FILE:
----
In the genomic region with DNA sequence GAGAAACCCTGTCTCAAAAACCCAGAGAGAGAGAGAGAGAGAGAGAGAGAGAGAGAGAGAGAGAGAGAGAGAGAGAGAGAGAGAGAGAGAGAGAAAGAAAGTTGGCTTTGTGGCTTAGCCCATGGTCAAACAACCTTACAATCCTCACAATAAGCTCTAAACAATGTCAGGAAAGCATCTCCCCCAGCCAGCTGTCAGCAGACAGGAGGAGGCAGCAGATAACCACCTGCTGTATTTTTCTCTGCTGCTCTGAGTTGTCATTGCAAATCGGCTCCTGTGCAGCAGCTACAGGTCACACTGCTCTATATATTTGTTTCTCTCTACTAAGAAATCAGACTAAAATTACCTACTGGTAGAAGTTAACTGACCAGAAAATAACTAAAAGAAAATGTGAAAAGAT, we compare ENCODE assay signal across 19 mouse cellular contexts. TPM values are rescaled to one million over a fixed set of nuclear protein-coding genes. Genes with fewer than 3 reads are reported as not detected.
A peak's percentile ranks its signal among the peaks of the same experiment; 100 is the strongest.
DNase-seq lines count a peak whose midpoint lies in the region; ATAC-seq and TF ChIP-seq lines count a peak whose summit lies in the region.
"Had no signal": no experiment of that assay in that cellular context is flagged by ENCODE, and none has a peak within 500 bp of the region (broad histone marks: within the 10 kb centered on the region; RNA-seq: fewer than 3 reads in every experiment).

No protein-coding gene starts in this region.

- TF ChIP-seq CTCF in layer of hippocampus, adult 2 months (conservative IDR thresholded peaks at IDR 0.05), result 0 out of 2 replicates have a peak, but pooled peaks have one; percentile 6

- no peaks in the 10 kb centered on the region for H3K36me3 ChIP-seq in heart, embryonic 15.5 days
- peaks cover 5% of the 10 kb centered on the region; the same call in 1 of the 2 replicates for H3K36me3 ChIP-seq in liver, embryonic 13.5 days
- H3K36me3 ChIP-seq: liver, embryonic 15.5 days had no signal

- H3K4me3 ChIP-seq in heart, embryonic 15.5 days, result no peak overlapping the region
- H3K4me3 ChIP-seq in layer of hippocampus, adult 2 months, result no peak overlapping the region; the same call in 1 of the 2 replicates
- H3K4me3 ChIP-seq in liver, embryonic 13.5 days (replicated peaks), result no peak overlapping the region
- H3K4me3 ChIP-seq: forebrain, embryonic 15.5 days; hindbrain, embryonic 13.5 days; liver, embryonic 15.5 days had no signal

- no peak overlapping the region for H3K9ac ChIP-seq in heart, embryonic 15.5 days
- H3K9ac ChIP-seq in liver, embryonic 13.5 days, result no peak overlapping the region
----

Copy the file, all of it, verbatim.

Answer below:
In the genomic region with DNA sequence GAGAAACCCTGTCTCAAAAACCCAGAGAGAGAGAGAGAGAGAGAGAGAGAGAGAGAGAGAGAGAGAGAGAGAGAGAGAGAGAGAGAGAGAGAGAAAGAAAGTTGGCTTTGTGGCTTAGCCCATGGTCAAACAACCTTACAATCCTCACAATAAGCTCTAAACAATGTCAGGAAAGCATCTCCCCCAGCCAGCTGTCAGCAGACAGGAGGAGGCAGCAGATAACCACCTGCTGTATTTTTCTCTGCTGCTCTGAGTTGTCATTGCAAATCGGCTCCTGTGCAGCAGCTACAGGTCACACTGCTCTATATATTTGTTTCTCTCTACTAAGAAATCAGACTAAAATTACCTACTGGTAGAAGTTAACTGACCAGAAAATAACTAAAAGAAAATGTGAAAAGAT, we compare ENCODE assay signal across 19 mouse cellular contexts. TPM values are rescaled to one million over a fixed set of nuclear protein-coding genes. Genes with fewer than 3 reads are reported as not detected.
A peak's percentile ranks its signal among the peaks of the same experiment; 100 is the strongest.
DNase-seq lines count a peak whose midpoint lies in the region; ATAC-seq and TF ChIP-seq lines count a peak whose summit lies in the region.
"Had no signal": no experiment of that assay in that cellular context is flagged by ENCODE, and none has a peak within 500 bp of the region (broad histone marks: within the 10 kb centered on the region; RNA-seq: fewer than 3 reads in every experiment).

No protein-coding gene starts in this region.

- TF ChIP-seq CTCF in layer of hippocampus, adult 2 months (conservative IDR thresholded peaks at IDR 0.05), result 0 out of 2 replicates have a peak, but pooled peaks have one; percentile 6

- no peaks in the 10 kb centered on the region for H3K36me3 ChIP-seq in heart, embryonic 15.5 days
- peaks cover 5% of the 10 kb centered on the region; the same call in 1 of the 2 replicates for H3K36me3 ChIP-seq in liver, embryonic 13.5 days
- H3K36me3 ChIP-seq: liver, embryonic 15.5 days had no signal

- H3K4me3 ChIP-seq in heart, embryonic 15.5 days, result no peak overlapping the region
- H3K4me3 ChIP-seq in layer of hippocampus, adult 2 months, result no peak overlapping the region; the same call in 1 of the 2 replicates
- H3K4me3 ChIP-seq in liver, embryonic 13.5 days (replicated peaks), result no peak overlapping the region
- H3K4me3 ChIP-seq: forebrain, embryonic 15.5 days; hindbrain, embryonic 13.5 days; liver, embryonic 15.5 days had no signal

- no peak overlapping the region for H3K9ac ChIP-seq in heart, embryonic 15.5 days
- H3K9ac ChIP-seq in liver, embryonic 13.5 days, result no peak overlapping the region